Roller Skiing is here and it seems like it’s not going anywhere any time soon. So, the first time you see someone gliding past you this summer don’t be like me and ask “I’ll have what he’s having”. Yes, it might seem silly at first glace and no, they haven’t had too much to drink. It’s most likely just someone staying in tip-top cross country shape before the first powder drops.
Roller Skiing Is No Joke
Any Olympic athlete will tell you that pre and post fitness is just as important as in-season training. It might even be more important to our Cross-Country and Nordic skiers as both of these events require athletes to be in impeccable physical shape. Roller Skiing isn’t exclusively reserved for the winter Cross-Country athletes but has become a sport on its own. This young sport kicked off in Northen Europe during the 20th century but have already been used for training in the 1970s by France’s Nordic ski team. Today, numerous countries make use of this sport to stay in shape pre-Winter Olympics.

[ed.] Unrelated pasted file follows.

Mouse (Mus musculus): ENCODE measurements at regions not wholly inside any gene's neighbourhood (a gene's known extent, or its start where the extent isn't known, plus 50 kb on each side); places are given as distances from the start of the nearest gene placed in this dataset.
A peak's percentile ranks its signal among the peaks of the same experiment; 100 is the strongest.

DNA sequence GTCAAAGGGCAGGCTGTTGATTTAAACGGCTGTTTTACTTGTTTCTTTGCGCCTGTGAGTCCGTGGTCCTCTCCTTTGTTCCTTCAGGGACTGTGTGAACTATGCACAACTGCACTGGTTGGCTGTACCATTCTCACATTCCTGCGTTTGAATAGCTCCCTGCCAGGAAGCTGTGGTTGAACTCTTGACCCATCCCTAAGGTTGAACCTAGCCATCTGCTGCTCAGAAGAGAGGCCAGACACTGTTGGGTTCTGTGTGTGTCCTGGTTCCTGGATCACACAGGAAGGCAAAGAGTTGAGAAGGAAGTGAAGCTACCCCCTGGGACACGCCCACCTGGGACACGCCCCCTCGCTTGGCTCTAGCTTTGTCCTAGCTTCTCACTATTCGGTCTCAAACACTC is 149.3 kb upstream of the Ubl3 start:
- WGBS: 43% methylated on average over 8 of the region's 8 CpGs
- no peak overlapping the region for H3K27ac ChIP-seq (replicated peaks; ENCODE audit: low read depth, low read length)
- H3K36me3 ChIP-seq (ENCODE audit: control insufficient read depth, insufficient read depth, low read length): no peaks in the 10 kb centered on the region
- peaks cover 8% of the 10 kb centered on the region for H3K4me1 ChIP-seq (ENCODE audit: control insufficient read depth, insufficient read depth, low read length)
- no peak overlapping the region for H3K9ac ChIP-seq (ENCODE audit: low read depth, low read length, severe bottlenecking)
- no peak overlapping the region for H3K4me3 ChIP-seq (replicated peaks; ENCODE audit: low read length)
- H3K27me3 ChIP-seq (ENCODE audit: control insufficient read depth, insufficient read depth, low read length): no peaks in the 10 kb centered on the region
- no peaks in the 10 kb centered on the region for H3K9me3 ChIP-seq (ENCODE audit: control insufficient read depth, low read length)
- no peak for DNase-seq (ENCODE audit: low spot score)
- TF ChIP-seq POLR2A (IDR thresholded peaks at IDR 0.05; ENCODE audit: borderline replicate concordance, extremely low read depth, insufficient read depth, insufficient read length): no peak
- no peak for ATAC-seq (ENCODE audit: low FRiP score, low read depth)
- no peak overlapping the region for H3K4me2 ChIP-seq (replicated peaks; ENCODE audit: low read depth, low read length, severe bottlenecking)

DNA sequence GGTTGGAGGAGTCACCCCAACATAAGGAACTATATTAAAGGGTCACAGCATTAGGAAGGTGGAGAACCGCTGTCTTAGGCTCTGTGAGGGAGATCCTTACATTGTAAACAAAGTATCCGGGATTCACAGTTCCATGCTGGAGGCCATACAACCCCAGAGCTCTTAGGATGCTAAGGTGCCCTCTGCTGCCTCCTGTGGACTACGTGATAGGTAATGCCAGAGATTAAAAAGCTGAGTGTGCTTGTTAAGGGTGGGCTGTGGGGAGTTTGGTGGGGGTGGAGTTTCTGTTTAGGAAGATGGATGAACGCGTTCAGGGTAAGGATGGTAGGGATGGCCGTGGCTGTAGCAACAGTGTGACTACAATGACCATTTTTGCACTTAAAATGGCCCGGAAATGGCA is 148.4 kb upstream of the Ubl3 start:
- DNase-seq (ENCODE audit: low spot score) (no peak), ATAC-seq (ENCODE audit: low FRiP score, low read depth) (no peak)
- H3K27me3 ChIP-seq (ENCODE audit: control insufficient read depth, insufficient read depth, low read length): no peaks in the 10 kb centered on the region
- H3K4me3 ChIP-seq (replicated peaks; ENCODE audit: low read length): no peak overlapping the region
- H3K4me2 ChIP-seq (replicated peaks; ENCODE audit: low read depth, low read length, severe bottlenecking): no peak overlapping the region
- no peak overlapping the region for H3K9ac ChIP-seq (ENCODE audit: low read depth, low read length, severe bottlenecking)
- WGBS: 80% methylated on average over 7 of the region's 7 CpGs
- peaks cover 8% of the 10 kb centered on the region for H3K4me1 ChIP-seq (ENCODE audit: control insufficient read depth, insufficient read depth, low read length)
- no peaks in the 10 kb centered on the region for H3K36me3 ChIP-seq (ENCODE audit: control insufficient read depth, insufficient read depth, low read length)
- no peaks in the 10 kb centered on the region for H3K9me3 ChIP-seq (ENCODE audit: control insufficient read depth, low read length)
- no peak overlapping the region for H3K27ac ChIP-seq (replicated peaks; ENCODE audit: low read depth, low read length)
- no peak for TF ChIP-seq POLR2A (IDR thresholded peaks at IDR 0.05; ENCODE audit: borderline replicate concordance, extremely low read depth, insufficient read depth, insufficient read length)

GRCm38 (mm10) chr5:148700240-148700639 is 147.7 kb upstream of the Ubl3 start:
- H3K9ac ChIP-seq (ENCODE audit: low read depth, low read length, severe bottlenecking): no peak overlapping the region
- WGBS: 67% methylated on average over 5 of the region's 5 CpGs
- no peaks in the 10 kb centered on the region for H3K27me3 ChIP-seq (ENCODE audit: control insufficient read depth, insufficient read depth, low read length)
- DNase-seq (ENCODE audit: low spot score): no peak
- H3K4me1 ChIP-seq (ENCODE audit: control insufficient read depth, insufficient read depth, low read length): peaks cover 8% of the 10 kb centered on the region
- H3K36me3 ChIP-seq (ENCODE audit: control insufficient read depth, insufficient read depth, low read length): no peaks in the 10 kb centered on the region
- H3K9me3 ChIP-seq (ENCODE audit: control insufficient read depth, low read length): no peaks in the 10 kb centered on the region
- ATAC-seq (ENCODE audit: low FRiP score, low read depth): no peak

Even Royalty’s Taken to It
After 19 days of competition at the 2018 Winter Olympics in PyeongChang, South Korea, Norway came out on top of the final medal count with an astounding 39 Olympic medal count. So, having a king and queen who are just as infatuated with winter sports shouldn’t be a surprise to anyone. King Harald V and Queen Sonja are both lovers of the art we know as Cross-Country skiing and have taken it upon themselves to step in and assist China in preparing for the 2022 Winter Olympics by having the Chinese athletes practice in Norway. What does all of this have to do with roller skiing you ask? Well, the hosts decided to entertain the royal couple with some roller skiing fun during their visit to China in October 2018. The event involved Chinese national team athletes, Beijing students and some former Norwegian Olympians in mixed roller skiing team relays. All of this against the backdrop of the landmark Bird’s Nest and Water Cube.
If you’ve enjoyed this entry then you’d also like our article on Mountainboarding and “What’s the Deal with Sandboarding?“.